White Sox

Jose Abreu: ‘I'm now starting a new process'


The White Sox lost a "franchise icon," as Rick Hahn described Jose Abreu, when he opted to sign with the reigning World Series champions this offseason. 

Abreu, who played nine seasons with the South Side, signed a three-year, $50 million deal with the Astros during the offseason, acting as the successor for Yuli Gurriel at first base. 

The longtime White Sox icon explained his gratitude for the White Sox organization while teeing up his new beginning with the Astros. 

"I am very grateful for the White Sox organization," Abreu said. "They gave me the opportunity to play in the big leagues for nine years. In life, it's all about the process. My process with the White Sox ended and luckily, I'm now starting a new process on which I chose my agent, my family chose to be here."

During his time in Chicago, Abreu garnered three All-Star nods, three Silver Sluggers, Rookie of the Year in 2014 and the American League MVP award in 2020. 

RELATED: Rick Hahn discusses Jose Abreu's departure to Astros

He is one of the White Sox' better hitters in franchise history, and will forever be cherished for his leadership in the locker room and his unparalleled hustle on the field.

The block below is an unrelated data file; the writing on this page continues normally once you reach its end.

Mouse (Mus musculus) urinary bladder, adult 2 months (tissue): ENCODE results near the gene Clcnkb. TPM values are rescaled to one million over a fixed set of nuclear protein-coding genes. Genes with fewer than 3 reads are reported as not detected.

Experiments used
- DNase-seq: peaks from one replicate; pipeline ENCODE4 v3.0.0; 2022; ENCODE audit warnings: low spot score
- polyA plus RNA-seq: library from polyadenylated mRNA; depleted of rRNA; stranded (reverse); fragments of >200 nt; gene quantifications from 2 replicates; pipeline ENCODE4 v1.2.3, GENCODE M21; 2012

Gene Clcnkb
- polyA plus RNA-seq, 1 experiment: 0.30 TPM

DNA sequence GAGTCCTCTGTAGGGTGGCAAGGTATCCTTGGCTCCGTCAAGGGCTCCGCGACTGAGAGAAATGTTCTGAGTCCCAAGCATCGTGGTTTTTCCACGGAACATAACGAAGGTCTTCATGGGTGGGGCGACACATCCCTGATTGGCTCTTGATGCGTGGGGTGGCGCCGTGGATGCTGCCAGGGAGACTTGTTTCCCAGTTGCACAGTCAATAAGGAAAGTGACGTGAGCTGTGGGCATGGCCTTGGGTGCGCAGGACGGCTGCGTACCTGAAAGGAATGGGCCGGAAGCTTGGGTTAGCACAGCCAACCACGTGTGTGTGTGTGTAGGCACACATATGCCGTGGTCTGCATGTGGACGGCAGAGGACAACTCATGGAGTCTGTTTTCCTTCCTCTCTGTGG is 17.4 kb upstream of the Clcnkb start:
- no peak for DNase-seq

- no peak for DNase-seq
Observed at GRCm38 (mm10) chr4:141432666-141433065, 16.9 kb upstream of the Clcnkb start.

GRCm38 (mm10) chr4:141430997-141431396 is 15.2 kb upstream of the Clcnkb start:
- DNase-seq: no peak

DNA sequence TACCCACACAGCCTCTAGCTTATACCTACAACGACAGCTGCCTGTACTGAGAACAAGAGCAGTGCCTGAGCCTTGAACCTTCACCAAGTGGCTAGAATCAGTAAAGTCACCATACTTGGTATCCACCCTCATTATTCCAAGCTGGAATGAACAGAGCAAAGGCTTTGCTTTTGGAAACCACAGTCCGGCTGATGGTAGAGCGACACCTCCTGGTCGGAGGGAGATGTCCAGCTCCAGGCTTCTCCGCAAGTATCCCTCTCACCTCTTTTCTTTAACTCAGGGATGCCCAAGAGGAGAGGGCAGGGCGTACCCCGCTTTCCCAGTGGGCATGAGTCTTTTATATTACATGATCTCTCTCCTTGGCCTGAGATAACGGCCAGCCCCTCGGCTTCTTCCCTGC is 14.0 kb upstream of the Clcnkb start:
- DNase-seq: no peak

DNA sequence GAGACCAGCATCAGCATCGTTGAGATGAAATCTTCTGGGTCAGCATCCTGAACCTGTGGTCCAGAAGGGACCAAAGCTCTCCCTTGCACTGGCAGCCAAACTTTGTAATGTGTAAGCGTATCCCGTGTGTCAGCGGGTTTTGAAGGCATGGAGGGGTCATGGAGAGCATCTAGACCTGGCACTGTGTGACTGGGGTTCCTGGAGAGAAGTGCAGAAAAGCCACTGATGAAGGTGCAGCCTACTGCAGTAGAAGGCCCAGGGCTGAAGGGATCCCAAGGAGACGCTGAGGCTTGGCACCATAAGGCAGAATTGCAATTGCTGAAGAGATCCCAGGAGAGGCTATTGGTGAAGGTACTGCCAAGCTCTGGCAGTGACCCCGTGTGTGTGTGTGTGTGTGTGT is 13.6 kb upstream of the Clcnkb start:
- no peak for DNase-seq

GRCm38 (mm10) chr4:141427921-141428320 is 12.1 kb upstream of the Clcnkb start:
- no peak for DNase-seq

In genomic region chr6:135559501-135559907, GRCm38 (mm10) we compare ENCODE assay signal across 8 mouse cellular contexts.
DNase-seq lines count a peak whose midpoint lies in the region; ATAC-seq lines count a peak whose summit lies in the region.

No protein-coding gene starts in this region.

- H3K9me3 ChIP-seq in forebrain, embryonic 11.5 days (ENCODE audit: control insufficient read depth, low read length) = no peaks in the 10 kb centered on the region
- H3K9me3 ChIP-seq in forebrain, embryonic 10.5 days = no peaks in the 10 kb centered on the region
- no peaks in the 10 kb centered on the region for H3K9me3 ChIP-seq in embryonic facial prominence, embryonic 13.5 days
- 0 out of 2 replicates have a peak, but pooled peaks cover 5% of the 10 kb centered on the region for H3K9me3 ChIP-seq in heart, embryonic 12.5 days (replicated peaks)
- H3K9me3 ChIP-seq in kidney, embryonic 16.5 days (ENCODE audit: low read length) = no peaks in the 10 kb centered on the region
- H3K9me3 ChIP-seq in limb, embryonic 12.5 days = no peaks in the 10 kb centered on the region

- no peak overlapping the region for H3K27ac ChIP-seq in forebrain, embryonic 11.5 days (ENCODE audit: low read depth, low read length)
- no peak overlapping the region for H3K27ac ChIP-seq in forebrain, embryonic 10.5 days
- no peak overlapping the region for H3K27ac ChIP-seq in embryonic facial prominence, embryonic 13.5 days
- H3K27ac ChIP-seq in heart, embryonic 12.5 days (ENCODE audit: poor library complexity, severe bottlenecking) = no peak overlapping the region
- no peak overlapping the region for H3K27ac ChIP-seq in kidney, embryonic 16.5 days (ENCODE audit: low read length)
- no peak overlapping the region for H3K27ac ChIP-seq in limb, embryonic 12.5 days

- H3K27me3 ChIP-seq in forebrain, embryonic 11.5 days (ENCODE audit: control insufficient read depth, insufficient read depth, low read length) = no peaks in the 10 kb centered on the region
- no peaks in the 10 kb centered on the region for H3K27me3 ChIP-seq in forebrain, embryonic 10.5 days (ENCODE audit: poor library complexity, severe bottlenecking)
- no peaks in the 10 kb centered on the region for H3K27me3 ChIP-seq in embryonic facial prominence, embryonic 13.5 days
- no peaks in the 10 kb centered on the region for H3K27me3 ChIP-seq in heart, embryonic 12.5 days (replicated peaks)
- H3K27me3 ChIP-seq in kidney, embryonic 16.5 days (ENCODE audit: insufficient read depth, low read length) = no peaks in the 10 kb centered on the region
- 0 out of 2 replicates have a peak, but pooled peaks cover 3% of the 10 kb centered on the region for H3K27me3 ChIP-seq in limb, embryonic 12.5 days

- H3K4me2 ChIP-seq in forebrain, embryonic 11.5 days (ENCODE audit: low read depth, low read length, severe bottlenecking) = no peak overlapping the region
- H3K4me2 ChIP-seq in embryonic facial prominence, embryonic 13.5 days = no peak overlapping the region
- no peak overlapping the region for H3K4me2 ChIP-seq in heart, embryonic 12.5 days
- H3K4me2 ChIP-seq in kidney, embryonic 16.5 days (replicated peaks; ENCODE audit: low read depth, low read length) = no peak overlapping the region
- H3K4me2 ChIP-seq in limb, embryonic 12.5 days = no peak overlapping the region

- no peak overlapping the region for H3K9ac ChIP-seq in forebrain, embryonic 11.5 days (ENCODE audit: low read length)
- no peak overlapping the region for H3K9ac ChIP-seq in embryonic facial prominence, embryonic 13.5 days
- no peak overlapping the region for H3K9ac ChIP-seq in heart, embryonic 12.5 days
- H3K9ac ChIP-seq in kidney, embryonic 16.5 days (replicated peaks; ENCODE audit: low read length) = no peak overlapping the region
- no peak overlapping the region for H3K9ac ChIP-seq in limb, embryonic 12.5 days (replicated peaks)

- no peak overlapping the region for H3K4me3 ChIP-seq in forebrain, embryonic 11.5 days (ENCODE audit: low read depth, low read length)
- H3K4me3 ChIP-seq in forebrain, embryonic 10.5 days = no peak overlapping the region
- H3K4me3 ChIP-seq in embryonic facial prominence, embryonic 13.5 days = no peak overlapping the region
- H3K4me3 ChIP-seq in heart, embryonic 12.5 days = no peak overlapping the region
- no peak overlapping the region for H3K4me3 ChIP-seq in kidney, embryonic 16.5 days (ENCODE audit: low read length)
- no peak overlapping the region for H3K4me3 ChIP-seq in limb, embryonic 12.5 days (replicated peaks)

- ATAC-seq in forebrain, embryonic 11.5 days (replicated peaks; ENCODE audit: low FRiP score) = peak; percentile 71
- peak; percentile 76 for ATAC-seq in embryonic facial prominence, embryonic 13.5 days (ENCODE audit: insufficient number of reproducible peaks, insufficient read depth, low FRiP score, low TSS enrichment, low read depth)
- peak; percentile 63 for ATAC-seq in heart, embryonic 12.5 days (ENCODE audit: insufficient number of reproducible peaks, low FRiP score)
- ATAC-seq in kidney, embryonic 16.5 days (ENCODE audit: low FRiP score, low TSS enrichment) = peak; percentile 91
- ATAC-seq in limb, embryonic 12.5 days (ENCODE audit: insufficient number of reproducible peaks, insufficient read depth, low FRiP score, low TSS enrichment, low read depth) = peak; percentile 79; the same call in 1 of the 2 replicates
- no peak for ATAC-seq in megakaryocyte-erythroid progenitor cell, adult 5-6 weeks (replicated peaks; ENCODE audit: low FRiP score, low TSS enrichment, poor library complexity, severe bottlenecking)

"Obviously, it's always a difficult day from an emotional standpoint or from a fan standpoint, when you see a franchise icon don another uniform," Hahn said in November. "It's a day that nobody really ever envisions seeing but the realities of the business side sometimes dictate that such things happen."

In his place, third-year slugger Andrew Vaughn will hold down the fort for the White Sox at first base. 

During seasons past, Vaughn was stuck in the outfield – a position unnatural to the former first-round pick. He's played just under 200 games in the outfield and less than 40 each at first base and designated hitter. 

Despite Abreu's departure, the team is confident Vaughn will succeed in Abreu's shoes. 

"We've made no secret of the fact that we're very bullish on Andrew Vaughn’s future and made no secret of the fact that we've asked a lot of this player over the last couple of years in terms of his advancement and playing him out of position," Hahn said.

With that, the White Sox and Abreu go their separate ways for the first time in nearly a decade. For Abreu, he isn't holding onto the past, yet looking forward to the future. 

"Life is great," Abreu said. "Just try to take advantage of life every single day. And again, I am very grateful for the teammates and everybody that supported me those nine years I was with the organization."

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